Also, keep in mind that in the wild, they almost always move upward almost as far as they can to avoid predators and enjoy gentle breezes (i.e., lots of ventilation). Same in a cage. Since they normally prefer "up," they will usually persist in building their nests at the top of the cage, right under or even attached to the upper surface. That makes opening a cage with a removable, top cover for periodic servicing a pain in the fundament because there is little way to avoid damaging or destroying the attached nest so the cage can cleaned and the water dish filled. See the section on arboreal tarantulas in The Tarantula Keeper's Guide, beginning on page 246 for a more detailed discussion and a much better plan. (You don't have to buy the book. Your neighborhood, public library either already has a copy or can get one for you for check out.)

Attached is a photo (Larry Loose, with permission) of an Avicularia nest under a thatched roof in Costa Rica. Note the complete lack of foliage, rocks, or other "scenic" paraphernalia. There's a shed skin tucked into the bottom of the tubular nest (a good place to get it out of the way!). And if you look carefully you might just barely discern the outline of the occupant (quite happy in spite of the austere, "Japanese" furnishings) inside the upper section. Most of the stuff in the photo you presented is there because of a misguided perception, instilled in the owner/designer by Hollywood, of what a jungle really looks like.

Enjoy your little eight-legged buddy!

Stan Schultz
 

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animalgirl555

New Member
Messages
9
Location
United states of America
Just my personal opinions...
Too much junk in the cage, especially all the foliage. The tarantula will only build its nest in or behind it, and may only be seen at 3:00 AM every second Thursday. (Well, not exactly. But you get the idea.) Also, because A. avicularia are among the most arboreal of the arboreal tarantulas, all that stuff on the cage floor is just going to be a good place for dead crickets and other detritus to accumulate. And it makes keeping the cage clean very difficult. It does nothing for the tarantula.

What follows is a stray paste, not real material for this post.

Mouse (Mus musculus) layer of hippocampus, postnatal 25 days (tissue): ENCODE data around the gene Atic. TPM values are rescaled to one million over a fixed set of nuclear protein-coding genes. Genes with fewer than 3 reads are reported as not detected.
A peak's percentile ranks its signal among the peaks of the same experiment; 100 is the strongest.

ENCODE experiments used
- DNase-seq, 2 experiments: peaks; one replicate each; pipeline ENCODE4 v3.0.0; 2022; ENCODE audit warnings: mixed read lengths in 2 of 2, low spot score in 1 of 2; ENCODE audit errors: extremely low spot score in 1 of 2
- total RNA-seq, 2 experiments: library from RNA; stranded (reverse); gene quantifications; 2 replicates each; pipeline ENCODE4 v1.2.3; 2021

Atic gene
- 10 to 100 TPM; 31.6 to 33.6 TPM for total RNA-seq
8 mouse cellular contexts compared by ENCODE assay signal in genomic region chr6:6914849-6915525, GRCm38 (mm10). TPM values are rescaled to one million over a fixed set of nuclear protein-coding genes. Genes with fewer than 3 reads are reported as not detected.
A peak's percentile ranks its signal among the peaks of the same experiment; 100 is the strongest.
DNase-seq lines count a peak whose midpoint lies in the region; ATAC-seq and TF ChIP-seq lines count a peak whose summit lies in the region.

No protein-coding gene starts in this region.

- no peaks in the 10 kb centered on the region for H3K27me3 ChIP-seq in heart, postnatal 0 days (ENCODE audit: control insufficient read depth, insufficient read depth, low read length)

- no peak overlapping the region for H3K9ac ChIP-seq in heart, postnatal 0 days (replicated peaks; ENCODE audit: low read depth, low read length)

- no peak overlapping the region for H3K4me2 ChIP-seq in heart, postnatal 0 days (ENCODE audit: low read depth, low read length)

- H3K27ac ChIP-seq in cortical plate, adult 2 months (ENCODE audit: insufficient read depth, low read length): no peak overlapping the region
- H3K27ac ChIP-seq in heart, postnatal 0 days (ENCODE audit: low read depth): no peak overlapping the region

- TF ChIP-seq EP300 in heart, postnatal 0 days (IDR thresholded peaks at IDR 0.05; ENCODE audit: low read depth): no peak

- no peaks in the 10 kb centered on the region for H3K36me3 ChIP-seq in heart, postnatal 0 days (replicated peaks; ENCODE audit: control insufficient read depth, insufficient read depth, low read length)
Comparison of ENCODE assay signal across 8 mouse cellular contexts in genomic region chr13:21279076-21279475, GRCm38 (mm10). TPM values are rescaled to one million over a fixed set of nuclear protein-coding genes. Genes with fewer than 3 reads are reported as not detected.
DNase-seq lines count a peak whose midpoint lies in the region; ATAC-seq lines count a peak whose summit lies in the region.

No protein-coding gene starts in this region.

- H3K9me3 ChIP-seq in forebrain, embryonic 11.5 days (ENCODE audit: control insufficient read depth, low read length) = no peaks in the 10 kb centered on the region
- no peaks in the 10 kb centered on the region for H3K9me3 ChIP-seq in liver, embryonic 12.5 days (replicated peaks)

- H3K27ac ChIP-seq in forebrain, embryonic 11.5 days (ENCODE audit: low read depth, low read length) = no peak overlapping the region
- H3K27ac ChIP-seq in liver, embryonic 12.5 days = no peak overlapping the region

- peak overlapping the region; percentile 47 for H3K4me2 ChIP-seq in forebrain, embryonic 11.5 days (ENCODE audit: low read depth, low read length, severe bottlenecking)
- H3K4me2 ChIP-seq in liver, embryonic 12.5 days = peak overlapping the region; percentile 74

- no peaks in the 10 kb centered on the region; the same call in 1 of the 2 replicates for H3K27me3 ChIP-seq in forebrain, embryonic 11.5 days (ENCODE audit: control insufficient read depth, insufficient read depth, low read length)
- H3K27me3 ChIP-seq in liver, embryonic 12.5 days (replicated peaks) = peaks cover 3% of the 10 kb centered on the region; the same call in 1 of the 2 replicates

Also, keep in mind that in the wild, they almost always move upward almost as far as they can to avoid predators and enjoy gentle breezes (i.e., lots of ventilation). Same in a cage. Since they normally prefer "up," they will usually persist in building their nests at the top of the cage, right under or even attached to the upper surface. That makes opening a cage with a removable, top cover for periodic servicing a pain in the fundament because there is little way to avoid damaging or destroying the attached nest so the cage can cleaned and the water dish filled. See the section on arboreal tarantulas in The Tarantula Keeper's Guide, beginning on page 246 for a more detailed discussion and a much better plan. (You don't have to buy the book. Your neighborhood, public library either already has a copy or can get one for you for check out.)

Attached is a photo (Larry Loose, with permission) of an Avicularia nest under a thatched roof in Costa Rica. Note the complete lack of foliage, rocks, or other "scenic" paraphernalia. There's a shed skin tucked into the bottom of the tubular nest (a good place to get it out of the way!). And if you look carefully you might just barely discern the outline of the occupant (quite happy in spite of the austere, "Japanese" furnishings) inside the upper section. Most of the stuff in the photo you presented is there because of a misguided perception, instilled in the owner/designer by Hollywood, of what a jungle really looks like.

Enjoy your little eight-legged buddy!

Stan Schultz
Hi! Thanks for the advice!
I gonna be honest, I was pretty confused as to what to put in the enclosure, so I'll take some stuff out. I'm just used to setting up mouse enclosures, because mice need their enclosures, well, crowded. :)
Thanks again!